Vaccinations are the most efficient means of controlling infections. The UK vaccination programme has evolved over the past 50 years, and has successfully reduced the diseases included in the programme, to a very low level. The WHO and UNICEF is promoting childhood vaccination programmes in developing countries with huge success. However, many countries in Asia, Africa and South America still have vaccine-preventable diseases like diphtheria, tetanus, measles and polio at higher rates than in the UK. Children who has not followed the recommended childhood vaccination programme, therefore has an increased risk of acquiring these diseases when travelling abroad. We recommend that children are vaccinated against the diseases covered by the childhood vaccination programme, and if this is not the case, we suggest that vaccination is discussed with a physician before departure. The UK childhood vaccination programme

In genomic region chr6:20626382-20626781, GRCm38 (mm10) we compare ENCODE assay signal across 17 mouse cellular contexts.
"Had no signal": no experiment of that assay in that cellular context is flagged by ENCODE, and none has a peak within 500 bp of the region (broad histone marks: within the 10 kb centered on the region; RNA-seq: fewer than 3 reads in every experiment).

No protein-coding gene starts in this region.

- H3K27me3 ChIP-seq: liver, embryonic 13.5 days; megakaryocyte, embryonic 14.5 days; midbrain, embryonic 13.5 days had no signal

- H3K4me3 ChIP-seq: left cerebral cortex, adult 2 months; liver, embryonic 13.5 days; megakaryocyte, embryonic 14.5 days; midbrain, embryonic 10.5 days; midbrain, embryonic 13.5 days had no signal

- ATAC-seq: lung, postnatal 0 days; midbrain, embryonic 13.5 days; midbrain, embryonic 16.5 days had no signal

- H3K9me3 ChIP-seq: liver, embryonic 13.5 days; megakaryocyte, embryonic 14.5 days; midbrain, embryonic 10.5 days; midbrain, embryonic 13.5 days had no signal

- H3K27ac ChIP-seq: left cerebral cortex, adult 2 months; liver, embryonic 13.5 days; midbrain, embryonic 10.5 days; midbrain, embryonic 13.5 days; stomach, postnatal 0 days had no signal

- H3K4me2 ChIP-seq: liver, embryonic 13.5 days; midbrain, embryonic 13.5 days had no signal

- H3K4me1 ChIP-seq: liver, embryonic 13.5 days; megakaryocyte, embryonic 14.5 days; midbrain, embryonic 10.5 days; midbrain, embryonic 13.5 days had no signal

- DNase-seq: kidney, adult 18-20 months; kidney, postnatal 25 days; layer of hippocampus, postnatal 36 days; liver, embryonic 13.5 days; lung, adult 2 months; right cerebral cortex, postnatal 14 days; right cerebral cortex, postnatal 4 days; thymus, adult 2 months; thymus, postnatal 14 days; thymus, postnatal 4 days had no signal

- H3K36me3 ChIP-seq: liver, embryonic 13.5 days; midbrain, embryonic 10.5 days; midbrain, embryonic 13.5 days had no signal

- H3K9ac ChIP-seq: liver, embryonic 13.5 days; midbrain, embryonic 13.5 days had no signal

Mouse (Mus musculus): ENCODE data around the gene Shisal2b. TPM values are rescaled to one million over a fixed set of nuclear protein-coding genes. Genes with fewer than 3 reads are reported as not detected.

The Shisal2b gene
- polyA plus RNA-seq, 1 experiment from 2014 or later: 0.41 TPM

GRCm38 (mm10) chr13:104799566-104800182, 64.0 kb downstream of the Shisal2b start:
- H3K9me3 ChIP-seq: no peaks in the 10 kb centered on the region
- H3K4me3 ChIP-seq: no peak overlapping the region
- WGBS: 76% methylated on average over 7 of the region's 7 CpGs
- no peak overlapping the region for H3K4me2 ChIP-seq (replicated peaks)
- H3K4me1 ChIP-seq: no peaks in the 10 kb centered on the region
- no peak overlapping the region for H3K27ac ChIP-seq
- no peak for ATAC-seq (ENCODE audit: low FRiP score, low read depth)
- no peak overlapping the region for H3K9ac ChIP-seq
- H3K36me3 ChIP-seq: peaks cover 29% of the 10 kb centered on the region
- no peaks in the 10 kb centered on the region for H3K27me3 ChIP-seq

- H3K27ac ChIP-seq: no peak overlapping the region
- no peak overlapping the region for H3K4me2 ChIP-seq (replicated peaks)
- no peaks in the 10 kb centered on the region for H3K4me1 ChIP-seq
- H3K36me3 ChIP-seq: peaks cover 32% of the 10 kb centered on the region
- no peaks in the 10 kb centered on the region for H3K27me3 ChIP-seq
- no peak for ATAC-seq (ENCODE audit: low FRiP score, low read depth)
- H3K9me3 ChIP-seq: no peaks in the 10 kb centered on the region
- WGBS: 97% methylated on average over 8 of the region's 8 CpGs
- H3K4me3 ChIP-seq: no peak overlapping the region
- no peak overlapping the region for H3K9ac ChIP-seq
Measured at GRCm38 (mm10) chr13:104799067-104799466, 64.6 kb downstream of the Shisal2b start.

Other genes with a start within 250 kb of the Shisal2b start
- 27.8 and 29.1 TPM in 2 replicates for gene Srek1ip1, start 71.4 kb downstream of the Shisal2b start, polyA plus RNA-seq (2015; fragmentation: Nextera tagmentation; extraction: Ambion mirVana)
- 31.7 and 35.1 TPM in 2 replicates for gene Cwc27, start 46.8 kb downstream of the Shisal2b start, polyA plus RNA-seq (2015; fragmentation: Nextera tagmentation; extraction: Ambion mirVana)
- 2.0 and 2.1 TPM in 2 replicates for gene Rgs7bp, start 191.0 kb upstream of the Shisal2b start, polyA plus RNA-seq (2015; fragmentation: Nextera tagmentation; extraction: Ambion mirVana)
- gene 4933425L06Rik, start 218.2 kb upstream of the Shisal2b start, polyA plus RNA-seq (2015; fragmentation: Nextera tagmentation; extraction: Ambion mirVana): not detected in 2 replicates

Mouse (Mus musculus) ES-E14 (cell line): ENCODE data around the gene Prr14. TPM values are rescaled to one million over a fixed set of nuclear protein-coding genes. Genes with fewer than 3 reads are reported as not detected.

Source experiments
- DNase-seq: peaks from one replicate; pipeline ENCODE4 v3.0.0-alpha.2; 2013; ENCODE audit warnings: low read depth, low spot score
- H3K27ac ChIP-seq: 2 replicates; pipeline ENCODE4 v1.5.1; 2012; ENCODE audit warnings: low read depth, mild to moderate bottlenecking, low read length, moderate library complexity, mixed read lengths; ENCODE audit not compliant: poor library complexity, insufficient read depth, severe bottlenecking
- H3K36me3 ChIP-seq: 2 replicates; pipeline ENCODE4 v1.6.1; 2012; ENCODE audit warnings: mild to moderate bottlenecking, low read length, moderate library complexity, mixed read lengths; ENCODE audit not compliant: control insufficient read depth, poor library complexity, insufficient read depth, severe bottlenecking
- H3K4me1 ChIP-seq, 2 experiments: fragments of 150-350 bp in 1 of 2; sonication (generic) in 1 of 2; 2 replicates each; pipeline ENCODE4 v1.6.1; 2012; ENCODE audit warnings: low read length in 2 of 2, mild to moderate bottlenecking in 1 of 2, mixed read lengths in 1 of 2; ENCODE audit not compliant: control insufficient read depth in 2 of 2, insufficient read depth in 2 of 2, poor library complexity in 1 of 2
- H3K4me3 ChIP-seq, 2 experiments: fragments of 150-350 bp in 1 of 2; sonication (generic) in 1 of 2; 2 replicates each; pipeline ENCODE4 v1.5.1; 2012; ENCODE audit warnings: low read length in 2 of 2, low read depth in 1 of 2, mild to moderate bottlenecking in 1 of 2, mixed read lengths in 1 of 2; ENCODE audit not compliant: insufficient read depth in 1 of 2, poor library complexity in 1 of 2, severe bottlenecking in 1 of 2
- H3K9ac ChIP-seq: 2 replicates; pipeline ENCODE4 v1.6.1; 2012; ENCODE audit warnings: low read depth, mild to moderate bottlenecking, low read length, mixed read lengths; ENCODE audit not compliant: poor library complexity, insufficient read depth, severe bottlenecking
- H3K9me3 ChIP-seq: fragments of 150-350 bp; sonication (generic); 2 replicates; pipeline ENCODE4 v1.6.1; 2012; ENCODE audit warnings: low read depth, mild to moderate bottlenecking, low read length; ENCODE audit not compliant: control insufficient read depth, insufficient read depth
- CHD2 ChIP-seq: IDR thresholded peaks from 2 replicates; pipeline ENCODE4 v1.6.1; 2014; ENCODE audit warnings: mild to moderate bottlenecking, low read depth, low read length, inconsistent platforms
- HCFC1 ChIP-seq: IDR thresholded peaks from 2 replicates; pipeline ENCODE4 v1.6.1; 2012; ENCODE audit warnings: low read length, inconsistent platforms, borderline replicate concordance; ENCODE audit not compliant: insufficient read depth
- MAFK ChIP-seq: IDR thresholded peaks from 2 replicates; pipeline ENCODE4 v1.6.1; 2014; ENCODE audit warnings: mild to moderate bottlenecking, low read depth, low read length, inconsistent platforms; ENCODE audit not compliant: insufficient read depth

Facts and fiction about childhood vaccinations
The natural infection strengthen the immune system.
There is no data, which suggest that we are more resistant later in life after the natural infection.
Contrary, infections like measles give a severely reduced immunity during the infection and the following weeks.
All the infections in the childhood vaccination programme can give long lasting, chronic infections and/or complications.
There are many side effects
All vaccines have side effects, but they are very rare. In general severe side effects compared to serious complications and deaths from the natural diseases, show that the vaccines are saving at least 100-times more severe complications than may be seen from adverse reactions.